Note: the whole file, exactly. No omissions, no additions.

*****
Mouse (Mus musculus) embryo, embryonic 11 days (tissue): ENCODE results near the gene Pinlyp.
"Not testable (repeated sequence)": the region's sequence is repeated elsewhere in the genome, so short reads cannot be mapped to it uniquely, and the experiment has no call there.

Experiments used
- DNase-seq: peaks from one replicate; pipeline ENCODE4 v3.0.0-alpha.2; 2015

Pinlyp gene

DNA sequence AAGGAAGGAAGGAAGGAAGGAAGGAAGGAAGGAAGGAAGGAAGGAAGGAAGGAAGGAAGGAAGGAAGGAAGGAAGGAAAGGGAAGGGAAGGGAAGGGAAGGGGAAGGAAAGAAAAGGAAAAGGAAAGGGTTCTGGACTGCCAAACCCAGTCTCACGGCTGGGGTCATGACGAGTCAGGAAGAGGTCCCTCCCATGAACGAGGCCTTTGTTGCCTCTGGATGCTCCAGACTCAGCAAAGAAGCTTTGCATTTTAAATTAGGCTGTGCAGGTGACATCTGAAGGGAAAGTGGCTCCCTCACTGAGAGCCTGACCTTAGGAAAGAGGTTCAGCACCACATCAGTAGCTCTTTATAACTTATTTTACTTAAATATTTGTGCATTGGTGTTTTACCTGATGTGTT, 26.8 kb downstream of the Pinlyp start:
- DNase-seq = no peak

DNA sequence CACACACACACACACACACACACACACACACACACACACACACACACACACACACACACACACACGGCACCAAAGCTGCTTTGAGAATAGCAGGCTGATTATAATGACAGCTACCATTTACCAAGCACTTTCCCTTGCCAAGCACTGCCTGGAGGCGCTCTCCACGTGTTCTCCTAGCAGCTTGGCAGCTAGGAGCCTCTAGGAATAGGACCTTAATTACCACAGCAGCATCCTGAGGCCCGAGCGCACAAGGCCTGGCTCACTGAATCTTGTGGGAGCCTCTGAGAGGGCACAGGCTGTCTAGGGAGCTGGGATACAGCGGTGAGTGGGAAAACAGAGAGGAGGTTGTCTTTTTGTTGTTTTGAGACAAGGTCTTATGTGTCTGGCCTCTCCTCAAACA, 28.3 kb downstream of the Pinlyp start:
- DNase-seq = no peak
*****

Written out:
Mouse (Mus musculus) embryo, embryonic 11 days (tissue): ENCODE results near the gene Pinlyp.
"Not testable (repeated sequence)": the region's sequence is repeated elsewhere in the genome, so short reads cannot be mapped to it uniquely, and the experiment has no call there.

Experiments used
- DNase-seq: peaks from one replicate; pipeline ENCODE4 v3.0.0-alpha.2; 2015

Pinlyp gene

DNA sequence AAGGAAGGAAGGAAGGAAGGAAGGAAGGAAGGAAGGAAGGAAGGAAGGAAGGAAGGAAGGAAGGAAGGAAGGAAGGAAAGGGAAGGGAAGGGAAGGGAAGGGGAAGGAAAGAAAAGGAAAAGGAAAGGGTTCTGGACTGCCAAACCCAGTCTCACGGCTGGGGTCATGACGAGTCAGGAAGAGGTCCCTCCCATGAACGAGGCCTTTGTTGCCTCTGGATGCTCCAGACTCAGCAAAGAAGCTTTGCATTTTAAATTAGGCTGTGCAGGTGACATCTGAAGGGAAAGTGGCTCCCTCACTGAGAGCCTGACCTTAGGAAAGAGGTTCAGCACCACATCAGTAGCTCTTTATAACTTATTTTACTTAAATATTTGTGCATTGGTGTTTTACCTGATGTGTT, 26.8 kb downstream of the Pinlyp start:
- DNase-seq = no peak

DNA sequence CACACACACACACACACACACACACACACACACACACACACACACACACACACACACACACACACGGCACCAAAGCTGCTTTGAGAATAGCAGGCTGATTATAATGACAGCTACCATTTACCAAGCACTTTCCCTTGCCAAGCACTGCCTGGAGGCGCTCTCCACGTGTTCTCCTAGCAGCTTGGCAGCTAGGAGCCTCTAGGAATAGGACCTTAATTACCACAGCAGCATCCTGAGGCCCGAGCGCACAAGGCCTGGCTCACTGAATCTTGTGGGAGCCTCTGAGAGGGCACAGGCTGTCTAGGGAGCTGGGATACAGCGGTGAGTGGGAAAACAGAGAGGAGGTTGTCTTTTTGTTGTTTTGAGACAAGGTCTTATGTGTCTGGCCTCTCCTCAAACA, 28.3 kb downstream of the Pinlyp start:
- DNase-seq = no peak